My heart was first broken in the 7th grade. Her name was Linda, and everything was going along fine until a boy named Steve moved into our neighborhood. He turned Linda's head, as it were, and the rest is history. His blonde hair disrupted my courting. I didn't know how to react. The more I tried to make him look bad in her eyes, the more wonderful he became. I lost, and not so much because he was the better guy. His entry into my space turned me into a defensive, conniving twerp. Ah, the stuff of youth.
In the business world, competition comes from many places, but the most deadly is called a "disruptive innovation" or "disruptive technology." Disruptive technology was first described in a 1997 business best-seller, Innovator's Dilemma, by Clayton Christensen. It's basically a treatise on how new technologies can disrupt core business, and makes the case that how companies deal with disruptive technology determines their survival or failure, whether they get the girl or not.
A good case in point today would be the photography industry. In a recent report, Peter Conti, Jr., a partner in the research firm, Borrell Associates, said of Kodak, "How did Kodak react to digital photography, and then when they did get involved? It was to support their core business, but they couldn't separate what was a new, fast-growing business from their core business. They spent a fortune trying to save their core business. Today, Kodak is not the largest seller of digital cameras, by a long shot. They weren't paying attention. They tried to put in digital developing kiosks, and you were supposed to go in with your digital disks and print out your own photos, but that was trying to prop up a dying business. It didn't allow Kodak to look ahead to new business."
And worse than Kodak is bankrupt Polaroid.
This is a critical lesson for broadcasters today, who find themselves caught in a similar vortex. Disruptive technologies abound in the media world, and broadcasters who cling to the belief that their age-old business models will carry them through the 21st century are the Polaroids of tomorrow. The refusal of some television executives to accept as inevitable the need to change is a slow form of suicide. The death threat is real and imminent.
Leonard Sweet, the cultural historian and Postmodernism guru, says, "The word is out: Reinvent yourself for the 21st century or die!" Kodak has made sweeping (and painful) changes through restructuring and reinventing its business model. They're counting on their brand to bring them back to market dominance, and one hopes they'll ultimately succeed.
And for broadcasters to succeed, I believe we need to reinvent ourselves as multimedia distribution and production companies. The creation and transmission of video, formerly the sole purview of TV, is now spread over a wide variety of technologies. (Even television production itself has changed - what used to require many people can now be done by one.) Video production houses have become multimedia production houses, yet broadcasters themselves cling to video production alone. How does a TV station's sales department sell online advertising when it has no mechanism with which to produce the online creative? The Internet is the best hope for TV stations, but most don't truly understand it and run from it as a result.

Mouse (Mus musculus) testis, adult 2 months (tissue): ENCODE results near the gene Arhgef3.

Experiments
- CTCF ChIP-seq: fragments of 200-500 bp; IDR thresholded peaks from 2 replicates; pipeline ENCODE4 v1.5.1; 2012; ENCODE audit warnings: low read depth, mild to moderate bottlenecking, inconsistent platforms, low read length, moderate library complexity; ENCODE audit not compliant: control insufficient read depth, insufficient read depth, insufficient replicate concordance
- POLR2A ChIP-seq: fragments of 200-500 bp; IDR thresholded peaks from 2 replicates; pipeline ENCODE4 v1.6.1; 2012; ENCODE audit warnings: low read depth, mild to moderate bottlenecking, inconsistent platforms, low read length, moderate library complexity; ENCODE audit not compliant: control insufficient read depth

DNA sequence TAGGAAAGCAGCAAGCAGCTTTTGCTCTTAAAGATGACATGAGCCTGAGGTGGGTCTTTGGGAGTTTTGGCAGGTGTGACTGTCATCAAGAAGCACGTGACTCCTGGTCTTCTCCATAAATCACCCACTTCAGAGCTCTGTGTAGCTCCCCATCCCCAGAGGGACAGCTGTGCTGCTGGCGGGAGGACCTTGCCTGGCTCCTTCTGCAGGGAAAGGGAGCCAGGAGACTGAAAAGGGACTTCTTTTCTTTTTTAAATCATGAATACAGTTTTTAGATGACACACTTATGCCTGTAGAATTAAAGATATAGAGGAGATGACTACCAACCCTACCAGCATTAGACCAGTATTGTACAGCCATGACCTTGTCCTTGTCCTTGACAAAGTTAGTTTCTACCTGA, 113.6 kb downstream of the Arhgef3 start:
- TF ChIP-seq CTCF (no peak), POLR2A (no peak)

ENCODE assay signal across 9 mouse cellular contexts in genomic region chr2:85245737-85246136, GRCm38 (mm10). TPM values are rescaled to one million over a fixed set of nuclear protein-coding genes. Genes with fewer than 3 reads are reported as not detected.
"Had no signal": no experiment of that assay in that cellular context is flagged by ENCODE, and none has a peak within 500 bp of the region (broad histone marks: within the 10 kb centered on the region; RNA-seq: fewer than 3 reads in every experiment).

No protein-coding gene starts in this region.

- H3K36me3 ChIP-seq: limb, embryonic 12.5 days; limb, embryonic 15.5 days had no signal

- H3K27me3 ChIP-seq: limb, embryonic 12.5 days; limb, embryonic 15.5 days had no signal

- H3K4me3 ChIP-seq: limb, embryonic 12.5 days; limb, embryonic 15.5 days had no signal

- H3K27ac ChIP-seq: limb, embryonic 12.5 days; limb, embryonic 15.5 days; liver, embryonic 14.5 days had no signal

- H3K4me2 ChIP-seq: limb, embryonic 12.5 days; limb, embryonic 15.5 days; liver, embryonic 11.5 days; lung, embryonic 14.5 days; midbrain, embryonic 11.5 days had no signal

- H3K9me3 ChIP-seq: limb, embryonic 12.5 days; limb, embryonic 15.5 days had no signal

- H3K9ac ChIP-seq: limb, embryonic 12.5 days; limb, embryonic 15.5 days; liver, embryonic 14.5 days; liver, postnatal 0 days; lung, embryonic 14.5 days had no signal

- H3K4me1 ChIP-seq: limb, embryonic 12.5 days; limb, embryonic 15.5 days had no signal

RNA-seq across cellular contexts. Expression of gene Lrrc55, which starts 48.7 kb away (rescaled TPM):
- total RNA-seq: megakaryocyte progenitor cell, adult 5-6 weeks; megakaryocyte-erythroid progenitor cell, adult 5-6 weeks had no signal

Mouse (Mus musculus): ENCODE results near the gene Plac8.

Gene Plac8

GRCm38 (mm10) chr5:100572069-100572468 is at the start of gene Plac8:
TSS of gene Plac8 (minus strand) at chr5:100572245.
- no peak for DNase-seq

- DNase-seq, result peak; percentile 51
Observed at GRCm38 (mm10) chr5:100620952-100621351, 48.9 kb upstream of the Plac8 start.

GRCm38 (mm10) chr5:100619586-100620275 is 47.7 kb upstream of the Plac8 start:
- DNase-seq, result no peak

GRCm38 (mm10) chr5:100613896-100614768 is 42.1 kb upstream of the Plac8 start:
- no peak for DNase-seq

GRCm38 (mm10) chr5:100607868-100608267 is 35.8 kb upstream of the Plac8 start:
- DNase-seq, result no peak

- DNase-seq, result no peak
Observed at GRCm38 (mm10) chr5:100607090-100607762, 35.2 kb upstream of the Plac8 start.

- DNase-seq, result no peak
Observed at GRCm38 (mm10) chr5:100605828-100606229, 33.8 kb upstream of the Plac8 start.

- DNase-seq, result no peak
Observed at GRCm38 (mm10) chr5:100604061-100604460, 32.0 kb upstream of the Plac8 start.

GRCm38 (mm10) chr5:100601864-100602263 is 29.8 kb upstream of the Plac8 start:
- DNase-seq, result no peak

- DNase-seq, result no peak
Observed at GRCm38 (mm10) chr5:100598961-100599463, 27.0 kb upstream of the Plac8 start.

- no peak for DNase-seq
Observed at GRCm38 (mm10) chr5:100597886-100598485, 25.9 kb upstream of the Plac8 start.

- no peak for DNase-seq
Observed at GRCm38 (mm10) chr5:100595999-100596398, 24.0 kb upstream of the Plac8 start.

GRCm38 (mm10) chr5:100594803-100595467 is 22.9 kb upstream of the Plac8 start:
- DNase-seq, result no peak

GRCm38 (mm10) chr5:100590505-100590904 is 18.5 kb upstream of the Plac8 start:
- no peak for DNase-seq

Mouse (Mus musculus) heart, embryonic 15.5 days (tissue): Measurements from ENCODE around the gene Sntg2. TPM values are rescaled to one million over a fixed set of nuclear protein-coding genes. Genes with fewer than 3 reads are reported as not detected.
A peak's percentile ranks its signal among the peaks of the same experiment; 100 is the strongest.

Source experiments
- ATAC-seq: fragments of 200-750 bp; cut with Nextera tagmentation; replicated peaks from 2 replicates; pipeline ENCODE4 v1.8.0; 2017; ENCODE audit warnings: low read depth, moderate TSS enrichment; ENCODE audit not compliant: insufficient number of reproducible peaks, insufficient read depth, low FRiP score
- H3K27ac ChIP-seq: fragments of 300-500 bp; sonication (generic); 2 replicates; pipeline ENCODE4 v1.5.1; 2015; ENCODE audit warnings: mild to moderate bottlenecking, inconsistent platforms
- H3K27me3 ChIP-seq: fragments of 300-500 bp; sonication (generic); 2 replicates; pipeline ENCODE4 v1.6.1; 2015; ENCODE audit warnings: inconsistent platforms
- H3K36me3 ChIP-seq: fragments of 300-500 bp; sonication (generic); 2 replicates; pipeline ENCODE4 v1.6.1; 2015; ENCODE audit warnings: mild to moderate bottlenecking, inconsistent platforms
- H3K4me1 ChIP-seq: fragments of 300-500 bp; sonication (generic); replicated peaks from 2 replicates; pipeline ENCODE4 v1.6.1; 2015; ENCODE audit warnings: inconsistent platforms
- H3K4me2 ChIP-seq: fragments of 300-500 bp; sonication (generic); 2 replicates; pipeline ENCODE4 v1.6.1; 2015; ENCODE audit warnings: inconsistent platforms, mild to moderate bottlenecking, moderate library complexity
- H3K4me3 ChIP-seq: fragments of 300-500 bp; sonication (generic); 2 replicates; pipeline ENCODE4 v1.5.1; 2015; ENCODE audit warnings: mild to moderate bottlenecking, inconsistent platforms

And the biggest online competition a TV station faces downstream is not the other guy across town with the antenna. It's the local newspaper. Incoming Associated Press chief, Tom Curley, says the A.P. will be working hard to turn newspapers into broadcasters by providing video for them to use online. "It's not my decision," Curley said. "It's a marketplace reality. I've heard from publishers of 30,000-circulation newspapers who believe they have to have video for their Websites. That's an indication of a profound change."
Video News On Demand (VNOD) will be the way people get their video news in a Postmodern world. The news wars of the 21st century will be online, and TV stations who're content to provide text-only news services to their constituencies are giving up ground to smart print counterparts, who're more experienced with the Web and see where it's really going.
Dirck Halstead's Platypus Movement is equipping newspaper reporters and photographers to create local video for their employers, as video journalism bridges the divide between TV and print. The consummate photojournalist, Halstead writes, "We are trying to look for a way to create leverage to make our storytelling appeal to an ever-changing marketplace. We are using some of these new tools and skills to give us a higher place to stand so that we can exert that leverage." He conducts popular workshops twice a year, and the work of his protégés is beginning to show up on newspaper sites throughout the country.